Using an electric mixer on high speed, beat the egg whites until stiff but not dry peaks form — about 2-3 minutes. Stir the egg whites into the batter in two parts.
Heat pan on medium heat. Put 1/4 tsp. butter into each well. When butter bubbles pour 1 tbsp batter into each well. Place 1/2 tsp of your jam into the center of the batter then top with another tbsp of batter. Cook until the bottoms are golden brown and crisp, about 2-3 minutes. Use 2 skewers to flip the pancakes over and cook an additional 2-3 minutes. Sprinkle with confectioners’ sugar and server warm.
Yields about 24.
While that does sound delicious, I don’t usually have ricotta on hand. So, I decided to steal the jam-insertion idea, but go with the (decidedly less foofy) second recipe instead. (After all, who can argue with “great grandma’s” recipe??)
Great Grandma’s Danish Aebelskiver:
2 cups flour
1 tsp salt
1 tsp baking soda
2 cups buttermilk
3 eggs separated
apple slices or other fruit for filling (optional)
Sift together flour, salt and baking soda. Add buttermilk and egg yolks. Beat egg whites until light and fluffy, forming soft peaks. Gently fold egg whites into batter.
Heat Aebelskiver pan on medium heat. Grease each cup with a little butter or oil, and fill 2/3 full. Cook for approximately 1 to 1 1/2 minutes (per side) until golden brown, flip using skewers. When both sides are done serve with a sprinkle of confectioner’s sugar. Best served warm.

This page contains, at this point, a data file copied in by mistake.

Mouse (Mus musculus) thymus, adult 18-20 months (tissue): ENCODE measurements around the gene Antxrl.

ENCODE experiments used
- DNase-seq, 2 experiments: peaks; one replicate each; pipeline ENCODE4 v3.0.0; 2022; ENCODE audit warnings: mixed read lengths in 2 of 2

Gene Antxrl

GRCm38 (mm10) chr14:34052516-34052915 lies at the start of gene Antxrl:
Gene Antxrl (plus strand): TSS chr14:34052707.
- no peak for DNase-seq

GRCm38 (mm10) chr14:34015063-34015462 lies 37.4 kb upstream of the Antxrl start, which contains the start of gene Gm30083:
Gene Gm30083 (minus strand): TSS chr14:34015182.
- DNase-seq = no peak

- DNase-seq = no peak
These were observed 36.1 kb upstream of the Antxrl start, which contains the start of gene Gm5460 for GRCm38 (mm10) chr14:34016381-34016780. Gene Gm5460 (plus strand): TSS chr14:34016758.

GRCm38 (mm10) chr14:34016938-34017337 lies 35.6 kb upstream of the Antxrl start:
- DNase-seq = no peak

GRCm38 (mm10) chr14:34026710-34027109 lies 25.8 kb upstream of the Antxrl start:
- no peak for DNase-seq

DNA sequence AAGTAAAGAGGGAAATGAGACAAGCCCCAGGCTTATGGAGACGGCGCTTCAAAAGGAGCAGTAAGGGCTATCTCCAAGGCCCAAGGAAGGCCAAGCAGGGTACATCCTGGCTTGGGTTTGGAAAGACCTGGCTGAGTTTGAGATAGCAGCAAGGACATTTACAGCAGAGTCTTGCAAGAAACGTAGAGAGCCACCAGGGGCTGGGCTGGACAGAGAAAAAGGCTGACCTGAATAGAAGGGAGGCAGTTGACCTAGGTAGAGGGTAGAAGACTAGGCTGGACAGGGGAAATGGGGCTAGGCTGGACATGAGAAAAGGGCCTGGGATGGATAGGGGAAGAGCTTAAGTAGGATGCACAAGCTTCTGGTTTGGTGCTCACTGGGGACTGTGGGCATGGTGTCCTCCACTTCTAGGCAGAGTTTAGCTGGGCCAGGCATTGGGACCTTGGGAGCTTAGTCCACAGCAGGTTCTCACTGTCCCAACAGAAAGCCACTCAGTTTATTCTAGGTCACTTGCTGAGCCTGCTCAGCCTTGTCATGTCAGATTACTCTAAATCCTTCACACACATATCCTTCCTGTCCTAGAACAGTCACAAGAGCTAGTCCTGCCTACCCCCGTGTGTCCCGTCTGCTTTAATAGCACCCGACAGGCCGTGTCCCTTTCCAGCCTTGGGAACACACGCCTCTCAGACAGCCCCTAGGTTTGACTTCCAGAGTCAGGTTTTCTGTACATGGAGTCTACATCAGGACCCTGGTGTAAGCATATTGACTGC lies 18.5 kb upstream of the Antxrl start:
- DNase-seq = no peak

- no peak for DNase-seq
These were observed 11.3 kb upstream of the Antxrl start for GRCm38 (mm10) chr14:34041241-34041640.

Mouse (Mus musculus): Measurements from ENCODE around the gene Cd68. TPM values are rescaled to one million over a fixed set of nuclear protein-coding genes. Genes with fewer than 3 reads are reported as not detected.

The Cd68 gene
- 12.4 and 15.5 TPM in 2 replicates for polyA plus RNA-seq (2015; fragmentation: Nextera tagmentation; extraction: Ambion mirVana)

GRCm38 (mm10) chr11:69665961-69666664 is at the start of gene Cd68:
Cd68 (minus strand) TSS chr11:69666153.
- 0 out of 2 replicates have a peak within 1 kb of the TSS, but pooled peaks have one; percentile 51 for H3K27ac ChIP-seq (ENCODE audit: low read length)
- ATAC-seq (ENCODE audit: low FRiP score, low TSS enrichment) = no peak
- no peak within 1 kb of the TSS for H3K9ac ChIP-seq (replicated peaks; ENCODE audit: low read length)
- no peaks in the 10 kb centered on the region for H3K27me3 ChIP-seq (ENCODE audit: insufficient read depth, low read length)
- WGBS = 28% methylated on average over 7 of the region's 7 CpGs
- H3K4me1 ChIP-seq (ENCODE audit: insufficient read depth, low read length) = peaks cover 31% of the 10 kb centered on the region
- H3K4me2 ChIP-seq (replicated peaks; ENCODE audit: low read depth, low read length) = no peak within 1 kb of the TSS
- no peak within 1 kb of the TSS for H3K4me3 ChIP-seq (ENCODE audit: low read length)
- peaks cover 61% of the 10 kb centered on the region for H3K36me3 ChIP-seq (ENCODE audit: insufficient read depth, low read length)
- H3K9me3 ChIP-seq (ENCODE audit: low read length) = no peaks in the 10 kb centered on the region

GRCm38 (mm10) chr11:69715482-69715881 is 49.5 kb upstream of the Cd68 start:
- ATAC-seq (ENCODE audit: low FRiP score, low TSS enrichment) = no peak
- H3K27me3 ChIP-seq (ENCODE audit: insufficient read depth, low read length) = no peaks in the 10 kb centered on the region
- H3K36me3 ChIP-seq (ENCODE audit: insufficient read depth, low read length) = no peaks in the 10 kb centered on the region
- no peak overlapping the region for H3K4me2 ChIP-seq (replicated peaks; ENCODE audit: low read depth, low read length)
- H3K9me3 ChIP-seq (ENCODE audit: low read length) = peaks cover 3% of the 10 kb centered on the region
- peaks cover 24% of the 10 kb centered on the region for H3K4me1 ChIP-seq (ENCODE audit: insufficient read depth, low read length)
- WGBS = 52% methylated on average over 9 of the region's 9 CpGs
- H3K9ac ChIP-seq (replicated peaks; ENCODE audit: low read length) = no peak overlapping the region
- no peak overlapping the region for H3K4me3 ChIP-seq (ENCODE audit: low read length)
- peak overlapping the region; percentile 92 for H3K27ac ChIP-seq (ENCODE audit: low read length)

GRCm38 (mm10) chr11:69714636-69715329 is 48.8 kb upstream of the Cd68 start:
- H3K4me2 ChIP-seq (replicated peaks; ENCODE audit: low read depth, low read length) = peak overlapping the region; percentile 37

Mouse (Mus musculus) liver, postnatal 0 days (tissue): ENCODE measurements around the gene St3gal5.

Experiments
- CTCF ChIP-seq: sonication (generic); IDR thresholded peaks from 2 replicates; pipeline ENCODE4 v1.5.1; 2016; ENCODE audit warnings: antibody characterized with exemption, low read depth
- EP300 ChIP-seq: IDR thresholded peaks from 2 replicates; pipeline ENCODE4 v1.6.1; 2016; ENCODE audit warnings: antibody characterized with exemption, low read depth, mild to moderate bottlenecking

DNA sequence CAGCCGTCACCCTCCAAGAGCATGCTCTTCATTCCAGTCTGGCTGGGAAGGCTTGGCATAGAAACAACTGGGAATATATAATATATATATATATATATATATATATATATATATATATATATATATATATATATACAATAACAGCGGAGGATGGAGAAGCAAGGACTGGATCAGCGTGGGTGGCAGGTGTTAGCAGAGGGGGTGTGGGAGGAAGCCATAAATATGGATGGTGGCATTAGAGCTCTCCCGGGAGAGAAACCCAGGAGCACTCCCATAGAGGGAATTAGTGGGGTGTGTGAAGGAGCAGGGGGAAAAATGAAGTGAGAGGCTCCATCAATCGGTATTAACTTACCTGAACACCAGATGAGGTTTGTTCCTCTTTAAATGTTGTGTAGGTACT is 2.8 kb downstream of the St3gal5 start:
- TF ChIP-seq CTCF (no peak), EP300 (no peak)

Optional: Fill each cup only 1/3 full with batter. Place a small amount of fruit in each cup and cover with an additional 1/3 batter.
I added some cardamom, as well as apricot jam, and despite my compulsive inability to follow recipes, they turned out surprisingly well! I learned that I didn’t put quite enough jam in them (although the ones that had enough were really delicious) as well as that having a mix of some jam-filled ones, and some plain ones added to the fun! (Yes, I got lazy with the jam. Shh.) If you’re wondering about the can of syrup on the table, there’s nothing for it: we love maple syrup. There was no way these little puffs were going to escape undrenched.
As delicious as these little cakes were, however, I am ridiculously excited about another application for this pan. After presenting it to me upon his arrival home, The Boy explained that he’d bought it because it made him think of the Hong Kong-style eggy bubble cakes I had been so hopeful of recreating when we bought the waffle iron. I’ve tried that recipe, and while the flavour is spot-on, the waffle iron’s tendency to squish the batter thin instead of letting it puff up into little “eggs” means it doesn’t taste quite right. And I just couldn’t justify buying yet another waffle iron just for making myself little egg treats.
Now, however, now I have a pan built for the purpose of creating luscious, puffy cakelets! Oh, I haven’t tried making the aebelskiver-pan version of my favourite PMall snack, but you can bet that if they’re a success, you guys will hear all about it.
Yay for foodie travel traditions!